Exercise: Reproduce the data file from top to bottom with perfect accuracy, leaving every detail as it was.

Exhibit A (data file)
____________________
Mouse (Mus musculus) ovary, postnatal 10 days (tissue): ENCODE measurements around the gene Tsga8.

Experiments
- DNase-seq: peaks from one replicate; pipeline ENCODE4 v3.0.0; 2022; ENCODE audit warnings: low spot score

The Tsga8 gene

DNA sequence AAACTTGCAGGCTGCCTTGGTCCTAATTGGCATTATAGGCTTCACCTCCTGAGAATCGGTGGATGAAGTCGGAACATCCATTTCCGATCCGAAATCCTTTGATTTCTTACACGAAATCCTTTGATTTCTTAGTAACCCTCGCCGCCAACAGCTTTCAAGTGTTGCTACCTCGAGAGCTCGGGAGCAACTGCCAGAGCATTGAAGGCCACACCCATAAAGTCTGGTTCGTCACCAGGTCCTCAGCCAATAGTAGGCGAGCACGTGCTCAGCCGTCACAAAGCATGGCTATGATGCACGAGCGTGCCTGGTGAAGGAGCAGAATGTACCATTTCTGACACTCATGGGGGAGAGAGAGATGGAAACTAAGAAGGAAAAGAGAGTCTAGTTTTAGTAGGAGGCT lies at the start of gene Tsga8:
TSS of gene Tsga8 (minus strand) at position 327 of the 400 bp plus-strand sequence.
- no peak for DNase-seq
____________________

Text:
Mouse (Mus musculus) ovary, postnatal 10 days (tissue): ENCODE measurements around the gene Tsga8.

Experiments
- DNase-seq: peaks from one replicate; pipeline ENCODE4 v3.0.0; 2022; ENCODE audit warnings: low spot score

The Tsga8 gene

DNA sequence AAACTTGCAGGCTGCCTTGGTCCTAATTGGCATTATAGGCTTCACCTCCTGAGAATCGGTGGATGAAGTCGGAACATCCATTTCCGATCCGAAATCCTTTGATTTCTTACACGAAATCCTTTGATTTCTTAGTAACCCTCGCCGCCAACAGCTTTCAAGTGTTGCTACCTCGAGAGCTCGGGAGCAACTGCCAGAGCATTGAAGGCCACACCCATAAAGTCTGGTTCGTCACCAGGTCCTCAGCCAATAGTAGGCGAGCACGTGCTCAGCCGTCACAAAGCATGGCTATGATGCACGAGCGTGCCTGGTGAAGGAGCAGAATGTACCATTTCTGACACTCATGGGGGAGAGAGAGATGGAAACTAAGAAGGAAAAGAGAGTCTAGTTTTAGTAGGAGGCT lies at the start of gene Tsga8:
TSS of gene Tsga8 (minus strand) at position 327 of the 400 bp plus-strand sequence.
- no peak for DNase-seq